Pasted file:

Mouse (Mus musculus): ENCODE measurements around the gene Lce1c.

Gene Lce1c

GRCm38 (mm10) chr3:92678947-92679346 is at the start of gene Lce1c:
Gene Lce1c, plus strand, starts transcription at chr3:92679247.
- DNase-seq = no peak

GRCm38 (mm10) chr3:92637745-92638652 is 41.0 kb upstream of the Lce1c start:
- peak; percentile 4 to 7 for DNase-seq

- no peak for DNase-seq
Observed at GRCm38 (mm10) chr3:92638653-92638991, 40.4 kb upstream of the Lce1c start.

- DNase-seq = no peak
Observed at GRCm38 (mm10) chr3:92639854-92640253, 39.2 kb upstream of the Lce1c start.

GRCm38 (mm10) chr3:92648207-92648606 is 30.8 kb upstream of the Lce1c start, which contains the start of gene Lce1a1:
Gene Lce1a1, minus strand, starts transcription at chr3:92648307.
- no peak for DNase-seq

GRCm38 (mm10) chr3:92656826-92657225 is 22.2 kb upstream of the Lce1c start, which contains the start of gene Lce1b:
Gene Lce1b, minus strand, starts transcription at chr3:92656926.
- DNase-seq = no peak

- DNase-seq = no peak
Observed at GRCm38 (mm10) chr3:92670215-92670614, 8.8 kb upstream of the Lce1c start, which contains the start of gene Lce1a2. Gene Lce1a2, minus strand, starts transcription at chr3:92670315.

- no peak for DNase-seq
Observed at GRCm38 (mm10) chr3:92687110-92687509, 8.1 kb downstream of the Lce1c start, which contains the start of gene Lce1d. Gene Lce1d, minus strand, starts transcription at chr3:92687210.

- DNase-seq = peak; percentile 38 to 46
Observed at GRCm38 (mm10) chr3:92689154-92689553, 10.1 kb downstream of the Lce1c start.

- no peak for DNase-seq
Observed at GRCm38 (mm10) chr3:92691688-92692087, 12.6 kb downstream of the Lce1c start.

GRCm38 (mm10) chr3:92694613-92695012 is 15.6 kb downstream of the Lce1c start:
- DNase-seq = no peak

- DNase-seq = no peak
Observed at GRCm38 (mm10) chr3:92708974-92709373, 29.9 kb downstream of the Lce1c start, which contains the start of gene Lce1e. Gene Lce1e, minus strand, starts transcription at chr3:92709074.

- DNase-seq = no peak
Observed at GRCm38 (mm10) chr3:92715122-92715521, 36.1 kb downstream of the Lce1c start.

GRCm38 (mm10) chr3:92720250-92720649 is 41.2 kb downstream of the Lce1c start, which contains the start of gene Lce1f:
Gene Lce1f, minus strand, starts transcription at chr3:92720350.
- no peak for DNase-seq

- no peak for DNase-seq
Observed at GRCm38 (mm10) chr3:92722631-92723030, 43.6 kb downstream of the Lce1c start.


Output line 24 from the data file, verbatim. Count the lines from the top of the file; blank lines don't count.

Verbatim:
- no peak for DNase-seq